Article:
Los Angeles Lakers
Times have certainly been much, much better in Los Angeles. After acquiring both Dwight Howard and Steve Nash ahead of last season, the Lakers barely managed to make the playoffs, but doing so came at the expense of Kobe Bryant's Achilles. Although Bryant is said to be remarkably far ahead of schedule in his recovery process, Los Angeles still needed to bring in some serviceable players to hold them over until the Black Mamba returns to form.
Kobe Replacement Committee: Nick Young, Jodie Meeks, Wesley Johnson, Xavier Henry
This is an ultra-entertaining group of players, but for mostly all the wrong reasons. In Nick Young, the Lakers get a player who should test the limits (and patience) of head coach Mike D'Antoni's free flowing, run-and-gun offense with his historically poor shot selection and preferred one-on-one play. The Los Angeles native tends to have a knack for keeping both teams in a given game due to his inconsistent offense, but should enjoy playing around 25-30 minutes per night for a coach who shares his lack of defensive concern. Jodie Meeks played 21.3 minutes per game for the Lakers last season and could match that this term, especially considering how his shooting stroke fits in D'Antoni's offense. The Lakers have a couple of 2010 lottery pick busts both joining the third team of their respective careers, to go with the one-dimensional duo of Young and Meeks. Wesley Johnson, the fourth overall pick, gives the Lakers someone who can average nearly 20 minutes and stay on the court because of his length and athleticism. Xavier Henry, the 12th overall pick and glorified towel-waver, rounds out this group of characters. Needless to say, Kobe has his work cut out for him this season.
The Suns are clearly in rebuild mode. After hiring 33-year-old Ryan McDonough as their new general manager and Jeff Hornacek as head coach, there are plenty of new faces in the desert. McDonough's two biggest moves to date, drafting former Maryland center Alex Len and trading for point guard Eric Bledsoe, also create position battles that should raise the level of competition within the Suns' organization.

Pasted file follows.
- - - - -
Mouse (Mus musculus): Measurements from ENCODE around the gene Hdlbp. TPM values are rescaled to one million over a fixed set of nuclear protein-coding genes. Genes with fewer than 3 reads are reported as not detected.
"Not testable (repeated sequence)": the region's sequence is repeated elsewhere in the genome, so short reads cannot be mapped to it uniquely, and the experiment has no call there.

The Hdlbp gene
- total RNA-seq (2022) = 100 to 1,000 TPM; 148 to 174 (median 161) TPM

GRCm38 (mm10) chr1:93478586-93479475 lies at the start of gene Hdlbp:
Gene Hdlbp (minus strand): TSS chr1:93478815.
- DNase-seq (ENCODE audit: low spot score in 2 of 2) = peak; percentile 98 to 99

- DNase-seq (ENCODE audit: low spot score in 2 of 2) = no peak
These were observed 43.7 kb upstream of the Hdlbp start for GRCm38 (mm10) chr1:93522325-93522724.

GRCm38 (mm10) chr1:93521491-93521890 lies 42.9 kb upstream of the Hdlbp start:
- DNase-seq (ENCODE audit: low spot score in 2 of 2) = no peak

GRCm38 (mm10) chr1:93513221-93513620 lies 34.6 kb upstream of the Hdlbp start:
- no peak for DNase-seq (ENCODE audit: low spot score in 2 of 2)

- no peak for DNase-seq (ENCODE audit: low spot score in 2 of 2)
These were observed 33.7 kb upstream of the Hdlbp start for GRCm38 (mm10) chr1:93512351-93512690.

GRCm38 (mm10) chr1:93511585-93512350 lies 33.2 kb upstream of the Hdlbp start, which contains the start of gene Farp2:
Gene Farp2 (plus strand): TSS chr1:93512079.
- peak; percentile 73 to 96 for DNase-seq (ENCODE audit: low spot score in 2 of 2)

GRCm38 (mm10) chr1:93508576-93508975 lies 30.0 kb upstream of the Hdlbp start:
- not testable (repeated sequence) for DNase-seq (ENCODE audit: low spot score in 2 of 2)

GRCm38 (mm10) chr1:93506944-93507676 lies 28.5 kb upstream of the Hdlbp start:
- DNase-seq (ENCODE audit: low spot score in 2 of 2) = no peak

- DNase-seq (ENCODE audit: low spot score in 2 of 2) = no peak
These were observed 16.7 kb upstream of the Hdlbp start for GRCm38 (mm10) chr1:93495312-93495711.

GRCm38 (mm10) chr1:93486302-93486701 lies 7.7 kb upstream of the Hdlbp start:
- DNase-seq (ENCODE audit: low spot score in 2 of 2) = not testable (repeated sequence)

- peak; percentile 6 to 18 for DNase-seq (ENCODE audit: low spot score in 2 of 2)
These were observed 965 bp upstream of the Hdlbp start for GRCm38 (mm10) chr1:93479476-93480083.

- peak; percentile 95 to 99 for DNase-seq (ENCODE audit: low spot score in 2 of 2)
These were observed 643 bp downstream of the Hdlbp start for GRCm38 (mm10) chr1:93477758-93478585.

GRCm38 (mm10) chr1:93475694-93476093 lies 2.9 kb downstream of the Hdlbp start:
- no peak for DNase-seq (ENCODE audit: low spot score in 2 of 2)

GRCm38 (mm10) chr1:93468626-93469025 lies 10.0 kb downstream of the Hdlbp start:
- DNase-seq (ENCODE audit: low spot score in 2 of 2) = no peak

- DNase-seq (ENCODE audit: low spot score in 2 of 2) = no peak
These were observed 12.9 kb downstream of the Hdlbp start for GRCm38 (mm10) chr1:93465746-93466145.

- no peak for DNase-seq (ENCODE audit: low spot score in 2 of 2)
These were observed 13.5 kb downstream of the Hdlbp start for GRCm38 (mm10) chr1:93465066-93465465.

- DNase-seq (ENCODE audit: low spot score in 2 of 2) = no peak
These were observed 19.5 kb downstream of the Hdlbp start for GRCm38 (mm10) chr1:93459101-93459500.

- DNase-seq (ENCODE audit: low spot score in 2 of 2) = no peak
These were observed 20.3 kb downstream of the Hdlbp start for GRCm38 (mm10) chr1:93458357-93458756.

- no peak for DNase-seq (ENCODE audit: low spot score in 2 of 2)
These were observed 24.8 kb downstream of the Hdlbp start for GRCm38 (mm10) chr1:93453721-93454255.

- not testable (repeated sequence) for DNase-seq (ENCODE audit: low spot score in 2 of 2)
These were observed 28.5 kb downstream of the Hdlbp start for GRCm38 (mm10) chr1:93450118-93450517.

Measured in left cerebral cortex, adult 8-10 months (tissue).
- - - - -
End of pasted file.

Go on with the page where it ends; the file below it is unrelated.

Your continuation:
Point Guards: Goran Dragic, Eric Bledsoe, Kendall Marshall, Archie Goodwin
Returning for his second stint in Phoenix last season, Goran Dragic enjoyed a career year, averaging personal bests in minutes (33.5), points (14.7), assists (7.4), rebounds (3.1) and steals (1.6). However, despite Dragic's emergence, the Suns chose to add the up-and-coming Eric Bledsoe, who previously backed-up Chris Paul in Los Angeles. Now, the Suns tote two talented points guards deserving of starters minutes. Fortunately for them, both players can play shooting guard, so coach Hornacek will deploy Dragic and Bledsoe alongside each other in the starting lineup, probably earning each around 30-35 minutes per night. To continue the trend of point guards who can play shooting guard, the Suns spent one of their first-round picks this year on Kentucky's Archie Goodwin. The ultra-athletic Goodwin, who excelled in summer league play, may be best suited to play shooting guard, which works well because Phoenix also has 2012 first-round pick Kendall Marshall to play point guard. Neither Goodwin nor Marshall should play close to Dragic or Bledsoe's level of minutes, but they are in the mix for floor time nonetheless.
Centers: Marcin Gortat, Alex Len